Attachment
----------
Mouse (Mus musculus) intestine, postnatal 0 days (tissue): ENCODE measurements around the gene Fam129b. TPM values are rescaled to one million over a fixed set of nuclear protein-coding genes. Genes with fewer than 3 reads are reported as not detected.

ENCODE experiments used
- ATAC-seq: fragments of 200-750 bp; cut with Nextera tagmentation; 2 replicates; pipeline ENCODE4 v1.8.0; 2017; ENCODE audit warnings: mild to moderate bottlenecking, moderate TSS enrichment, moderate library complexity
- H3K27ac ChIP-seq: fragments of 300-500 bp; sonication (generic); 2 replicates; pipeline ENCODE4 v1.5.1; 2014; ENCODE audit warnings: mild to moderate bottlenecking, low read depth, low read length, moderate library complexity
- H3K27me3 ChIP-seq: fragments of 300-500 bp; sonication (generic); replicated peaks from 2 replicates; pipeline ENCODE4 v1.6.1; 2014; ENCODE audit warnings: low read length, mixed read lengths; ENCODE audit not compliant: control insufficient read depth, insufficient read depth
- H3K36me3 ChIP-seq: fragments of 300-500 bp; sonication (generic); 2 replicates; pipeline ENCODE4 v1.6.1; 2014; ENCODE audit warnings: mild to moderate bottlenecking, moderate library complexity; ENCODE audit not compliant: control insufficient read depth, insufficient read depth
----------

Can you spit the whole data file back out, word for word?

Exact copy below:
Mouse (Mus musculus) intestine, postnatal 0 days (tissue): ENCODE measurements around the gene Fam129b. TPM values are rescaled to one million over a fixed set of nuclear protein-coding genes. Genes with fewer than 3 reads are reported as not detected.

ENCODE experiments used
- ATAC-seq: fragments of 200-750 bp; cut with Nextera tagmentation; 2 replicates; pipeline ENCODE4 v1.8.0; 2017; ENCODE audit warnings: mild to moderate bottlenecking, moderate TSS enrichment, moderate library complexity
- H3K27ac ChIP-seq: fragments of 300-500 bp; sonication (generic); 2 replicates; pipeline ENCODE4 v1.5.1; 2014; ENCODE audit warnings: mild to moderate bottlenecking, low read depth, low read length, moderate library complexity
- H3K27me3 ChIP-seq: fragments of 300-500 bp; sonication (generic); replicated peaks from 2 replicates; pipeline ENCODE4 v1.6.1; 2014; ENCODE audit warnings: low read length, mixed read lengths; ENCODE audit not compliant: control insufficient read depth, insufficient read depth
- H3K36me3 ChIP-seq: fragments of 300-500 bp; sonication (generic); 2 replicates; pipeline ENCODE4 v1.6.1; 2014; ENCODE audit warnings: mild to moderate bottlenecking, moderate library complexity; ENCODE audit not compliant: control insufficient read depth, insufficient read depth